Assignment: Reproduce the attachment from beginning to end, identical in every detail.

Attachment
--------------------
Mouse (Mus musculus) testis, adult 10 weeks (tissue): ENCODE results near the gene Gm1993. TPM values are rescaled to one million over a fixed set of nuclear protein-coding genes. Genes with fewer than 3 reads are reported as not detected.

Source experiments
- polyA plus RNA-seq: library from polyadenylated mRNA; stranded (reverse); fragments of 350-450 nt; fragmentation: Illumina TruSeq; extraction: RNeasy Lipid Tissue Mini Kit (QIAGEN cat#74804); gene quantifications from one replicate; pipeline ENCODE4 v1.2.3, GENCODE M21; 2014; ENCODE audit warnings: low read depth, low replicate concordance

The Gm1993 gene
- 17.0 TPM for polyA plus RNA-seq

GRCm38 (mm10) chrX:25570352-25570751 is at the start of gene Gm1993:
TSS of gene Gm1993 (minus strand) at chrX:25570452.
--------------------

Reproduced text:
Mouse (Mus musculus) testis, adult 10 weeks (tissue): ENCODE results near the gene Gm1993. TPM values are rescaled to one million over a fixed set of nuclear protein-coding genes. Genes with fewer than 3 reads are reported as not detected.

Source experiments
- polyA plus RNA-seq: library from polyadenylated mRNA; stranded (reverse); fragments of 350-450 nt; fragmentation: Illumina TruSeq; extraction: RNeasy Lipid Tissue Mini Kit (QIAGEN cat#74804); gene quantifications from one replicate; pipeline ENCODE4 v1.2.3, GENCODE M21; 2014; ENCODE audit warnings: low read depth, low replicate concordance

The Gm1993 gene
- 17.0 TPM for polyA plus RNA-seq

GRCm38 (mm10) chrX:25570352-25570751 is at the start of gene Gm1993:
TSS of gene Gm1993 (minus strand) at chrX:25570452.